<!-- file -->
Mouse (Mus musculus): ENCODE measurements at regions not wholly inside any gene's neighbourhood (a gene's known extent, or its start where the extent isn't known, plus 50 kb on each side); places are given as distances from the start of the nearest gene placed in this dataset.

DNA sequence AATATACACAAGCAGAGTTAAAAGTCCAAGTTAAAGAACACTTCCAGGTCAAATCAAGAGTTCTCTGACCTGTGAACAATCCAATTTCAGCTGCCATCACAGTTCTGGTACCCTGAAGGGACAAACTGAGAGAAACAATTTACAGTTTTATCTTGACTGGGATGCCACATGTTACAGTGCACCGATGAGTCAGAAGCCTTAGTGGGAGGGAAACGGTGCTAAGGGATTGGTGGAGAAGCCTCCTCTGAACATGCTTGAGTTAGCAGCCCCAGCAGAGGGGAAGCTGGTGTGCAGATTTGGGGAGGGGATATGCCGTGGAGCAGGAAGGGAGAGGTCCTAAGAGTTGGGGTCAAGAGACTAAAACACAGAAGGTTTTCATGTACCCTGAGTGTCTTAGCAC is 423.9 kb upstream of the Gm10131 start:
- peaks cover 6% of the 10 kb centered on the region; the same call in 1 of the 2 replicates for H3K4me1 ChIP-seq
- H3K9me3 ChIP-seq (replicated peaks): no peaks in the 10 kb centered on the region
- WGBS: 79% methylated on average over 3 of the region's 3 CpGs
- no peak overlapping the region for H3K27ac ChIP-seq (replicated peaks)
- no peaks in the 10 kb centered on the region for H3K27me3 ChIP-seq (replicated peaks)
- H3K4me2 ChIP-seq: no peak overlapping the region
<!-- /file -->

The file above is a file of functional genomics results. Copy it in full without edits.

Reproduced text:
Mouse (Mus musculus): ENCODE measurements at regions not wholly inside any gene's neighbourhood (a gene's known extent, or its start where the extent isn't known, plus 50 kb on each side); places are given as distances from the start of the nearest gene placed in this dataset.

DNA sequence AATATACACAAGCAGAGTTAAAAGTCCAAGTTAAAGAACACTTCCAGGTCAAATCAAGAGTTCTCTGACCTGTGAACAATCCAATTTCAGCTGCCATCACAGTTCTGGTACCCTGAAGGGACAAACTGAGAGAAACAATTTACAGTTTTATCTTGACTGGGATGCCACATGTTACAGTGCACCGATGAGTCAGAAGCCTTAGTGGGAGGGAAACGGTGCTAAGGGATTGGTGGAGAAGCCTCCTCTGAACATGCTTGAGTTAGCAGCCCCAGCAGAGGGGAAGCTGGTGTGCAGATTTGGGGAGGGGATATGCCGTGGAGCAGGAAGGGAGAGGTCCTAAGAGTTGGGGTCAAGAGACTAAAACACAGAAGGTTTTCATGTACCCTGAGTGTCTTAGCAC is 423.9 kb upstream of the Gm10131 start:
- peaks cover 6% of the 10 kb centered on the region; the same call in 1 of the 2 replicates for H3K4me1 ChIP-seq
- H3K9me3 ChIP-seq (replicated peaks): no peaks in the 10 kb centered on the region
- WGBS: 79% methylated on average over 3 of the region's 3 CpGs
- no peak overlapping the region for H3K27ac ChIP-seq (replicated peaks)
- no peaks in the 10 kb centered on the region for H3K27me3 ChIP-seq (replicated peaks)
- H3K4me2 ChIP-seq: no peak overlapping the region